The appeal of the O'Neill and Williams plays lies in a similar casting of the characters as victims and perpetrators of feelings and emotions that result in actions that spin out of their control. We see ordinary people play out the circumstances of their lives, filled with intense, misguided emotions and tragic consequences. People try to work things out as best they can but are usually ill-equipped to achieve good outcomes. Most of the time, people are left to accept the outcomes that fate hands to them.
These plays begin with simple needs and circumstances that are complicated and overpowered by wants blown out of proportion. All the characters in the story are attracted by the emotional components of sexual attraction—love triangles and greed being major motivators of actions and reactions. Cupid's mythical arrows shot by the authors require impulsive action by the protagonists who are further twisted by the dark forces around them. False perception appears real to them. In both plays, everyone is left with no way to transform a dark outcome into a positive one for all concerned.
In both Desire plays, the eventual outcome for most of the characters isn't left open or positive. In "Elms," we don't know what happens to the father, Ephraim, and his first two sons Simeon and Peter, but Eben and Abbie are ruined. In "Streetcar," the Stella and Stanley marriage is tenuous at best and Blanche is ruined. There is no implication that any of the characters have been transformed in a positive way. The character flaws and potboiler circumstances leave the characters unable to change enough to overcome their fate, which they accept with resignation.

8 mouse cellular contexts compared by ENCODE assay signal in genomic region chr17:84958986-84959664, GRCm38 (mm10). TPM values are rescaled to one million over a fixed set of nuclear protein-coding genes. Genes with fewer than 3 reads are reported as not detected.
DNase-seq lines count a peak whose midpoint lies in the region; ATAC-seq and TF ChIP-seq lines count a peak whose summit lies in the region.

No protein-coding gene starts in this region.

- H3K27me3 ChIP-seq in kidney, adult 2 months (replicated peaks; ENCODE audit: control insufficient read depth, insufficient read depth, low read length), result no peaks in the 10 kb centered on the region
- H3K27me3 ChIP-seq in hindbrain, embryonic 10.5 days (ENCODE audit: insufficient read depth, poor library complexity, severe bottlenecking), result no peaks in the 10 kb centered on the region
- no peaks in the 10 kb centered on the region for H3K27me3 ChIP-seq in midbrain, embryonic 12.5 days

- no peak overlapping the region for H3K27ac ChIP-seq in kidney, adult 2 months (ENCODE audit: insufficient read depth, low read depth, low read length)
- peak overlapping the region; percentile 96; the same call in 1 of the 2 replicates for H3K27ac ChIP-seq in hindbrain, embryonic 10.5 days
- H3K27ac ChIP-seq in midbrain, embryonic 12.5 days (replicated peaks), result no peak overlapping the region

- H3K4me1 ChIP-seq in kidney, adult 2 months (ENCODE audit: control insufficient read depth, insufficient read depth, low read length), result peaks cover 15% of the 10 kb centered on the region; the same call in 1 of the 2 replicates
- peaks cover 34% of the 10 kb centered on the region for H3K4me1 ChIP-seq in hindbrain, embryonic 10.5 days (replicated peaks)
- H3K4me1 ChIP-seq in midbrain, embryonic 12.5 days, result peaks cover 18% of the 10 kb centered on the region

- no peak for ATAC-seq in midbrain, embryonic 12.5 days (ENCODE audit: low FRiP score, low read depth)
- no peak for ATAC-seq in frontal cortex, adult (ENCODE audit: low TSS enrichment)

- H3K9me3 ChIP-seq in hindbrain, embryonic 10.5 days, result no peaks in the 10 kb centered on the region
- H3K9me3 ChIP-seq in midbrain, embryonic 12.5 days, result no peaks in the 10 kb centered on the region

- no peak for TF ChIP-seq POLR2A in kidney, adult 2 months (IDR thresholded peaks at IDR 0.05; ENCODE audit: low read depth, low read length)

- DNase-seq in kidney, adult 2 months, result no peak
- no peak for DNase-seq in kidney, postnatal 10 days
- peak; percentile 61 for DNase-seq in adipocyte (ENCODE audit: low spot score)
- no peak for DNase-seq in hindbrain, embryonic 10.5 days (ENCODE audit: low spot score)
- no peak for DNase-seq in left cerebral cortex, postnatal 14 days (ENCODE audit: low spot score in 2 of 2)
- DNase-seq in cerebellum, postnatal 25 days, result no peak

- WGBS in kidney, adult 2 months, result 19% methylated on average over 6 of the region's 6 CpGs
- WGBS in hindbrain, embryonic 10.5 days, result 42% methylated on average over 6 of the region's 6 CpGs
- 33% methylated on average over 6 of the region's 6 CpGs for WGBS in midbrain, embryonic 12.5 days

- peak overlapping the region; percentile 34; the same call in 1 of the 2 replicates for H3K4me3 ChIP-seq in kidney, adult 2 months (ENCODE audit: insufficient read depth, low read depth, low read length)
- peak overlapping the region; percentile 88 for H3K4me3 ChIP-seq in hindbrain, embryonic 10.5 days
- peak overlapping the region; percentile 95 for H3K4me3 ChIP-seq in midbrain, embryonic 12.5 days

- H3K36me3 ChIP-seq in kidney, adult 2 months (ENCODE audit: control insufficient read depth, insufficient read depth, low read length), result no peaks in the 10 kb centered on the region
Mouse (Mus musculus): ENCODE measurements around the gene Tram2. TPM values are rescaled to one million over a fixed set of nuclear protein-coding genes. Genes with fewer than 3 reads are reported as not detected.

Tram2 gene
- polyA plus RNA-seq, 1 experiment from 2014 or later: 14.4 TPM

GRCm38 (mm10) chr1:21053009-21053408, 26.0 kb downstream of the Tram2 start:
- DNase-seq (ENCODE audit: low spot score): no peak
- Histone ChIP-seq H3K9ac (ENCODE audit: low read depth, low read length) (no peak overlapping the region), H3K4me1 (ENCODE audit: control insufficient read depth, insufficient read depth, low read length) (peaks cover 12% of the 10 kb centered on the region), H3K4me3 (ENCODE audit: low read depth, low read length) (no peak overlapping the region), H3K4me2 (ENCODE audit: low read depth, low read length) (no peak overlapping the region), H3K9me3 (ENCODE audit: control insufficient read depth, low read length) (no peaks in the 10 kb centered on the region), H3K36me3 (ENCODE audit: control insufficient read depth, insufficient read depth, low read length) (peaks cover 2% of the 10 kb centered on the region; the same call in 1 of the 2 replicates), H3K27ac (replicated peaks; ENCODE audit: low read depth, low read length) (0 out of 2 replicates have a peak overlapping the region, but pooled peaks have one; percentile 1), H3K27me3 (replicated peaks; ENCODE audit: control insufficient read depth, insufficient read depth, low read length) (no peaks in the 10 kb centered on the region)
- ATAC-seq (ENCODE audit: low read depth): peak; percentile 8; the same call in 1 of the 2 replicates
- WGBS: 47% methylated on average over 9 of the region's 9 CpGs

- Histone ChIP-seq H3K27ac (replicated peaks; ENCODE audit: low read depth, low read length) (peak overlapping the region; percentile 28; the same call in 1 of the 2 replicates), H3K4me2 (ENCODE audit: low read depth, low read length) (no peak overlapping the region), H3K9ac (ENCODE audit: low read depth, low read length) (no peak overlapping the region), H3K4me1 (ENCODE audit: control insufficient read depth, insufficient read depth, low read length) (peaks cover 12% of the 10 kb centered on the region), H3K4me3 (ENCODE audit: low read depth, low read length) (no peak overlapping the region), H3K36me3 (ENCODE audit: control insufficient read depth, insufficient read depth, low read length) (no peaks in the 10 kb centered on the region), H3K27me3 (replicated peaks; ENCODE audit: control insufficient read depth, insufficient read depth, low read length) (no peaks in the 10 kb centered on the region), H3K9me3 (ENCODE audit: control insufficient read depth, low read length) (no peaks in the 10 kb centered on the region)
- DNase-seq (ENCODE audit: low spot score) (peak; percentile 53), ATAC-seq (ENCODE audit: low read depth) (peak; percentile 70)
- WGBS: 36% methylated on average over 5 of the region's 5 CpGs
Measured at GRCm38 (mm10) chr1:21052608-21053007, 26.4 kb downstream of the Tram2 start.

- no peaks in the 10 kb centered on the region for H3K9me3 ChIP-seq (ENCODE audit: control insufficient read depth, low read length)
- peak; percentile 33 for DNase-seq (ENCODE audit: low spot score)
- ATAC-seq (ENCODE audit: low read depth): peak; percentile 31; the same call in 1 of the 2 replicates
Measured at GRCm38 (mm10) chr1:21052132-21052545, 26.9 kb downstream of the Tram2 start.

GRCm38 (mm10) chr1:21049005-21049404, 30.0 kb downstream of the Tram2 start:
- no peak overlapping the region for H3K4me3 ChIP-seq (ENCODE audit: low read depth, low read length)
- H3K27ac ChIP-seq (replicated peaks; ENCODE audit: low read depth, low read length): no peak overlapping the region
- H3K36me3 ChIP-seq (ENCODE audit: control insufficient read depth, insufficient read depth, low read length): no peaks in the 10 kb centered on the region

Many artists have produced and are producing works that advocate for social justice causes and present themes of dissent about status quo corruption. Works by David Hockney, Keith Haring, Andy Warhol, Herman Volz, William Gropper, and many others have social justice themes—as do those of old masters such as Daumier, Hogarth, Goya, Renoir, Rodin, Degas, Michelangelo, and Caravaggio. The old stories are revised and retold – familiarity engenders feelings of understanding, security and the possibility of catharsis. But catharsis doesn't stop the repeated experience of the original trauma in unrelated events. I'm proposing that the symbolic experience of redemption might change an observer's point of view, as catharsis is supposed to.
As I rode the bus rode down from the Tao House, I had the feeling that searching for how to assemble stories of redemption in visual language as a single painting or sculpture is a big challenge—one that I' think I've successfully faced in some of my work, which can be open-ended or specific. (I prefer open-ended, because it leaves meaning to be inferred by viewers, including myself.) Benton and Haring handled the challenge well. Diego Rivera, Jose Orozco and Alfaro Siqueiros were geniuses at it: they believed that art is a viable means for social transformation.
In any event, this discourse about Desire into Tragedy, into Catharsis, into Redemption would be incomplete if I didn't challenge every creative person to look at these things in a new way. I propose an exhibit of artworks, poetry, and literature that tell stories illustrating transformation of desire into redemption. For the other art forms, such performance, opera or plays, I'll investigate suitable venues. Got art like that? Let me know and send info to firstname.lastname@example.org.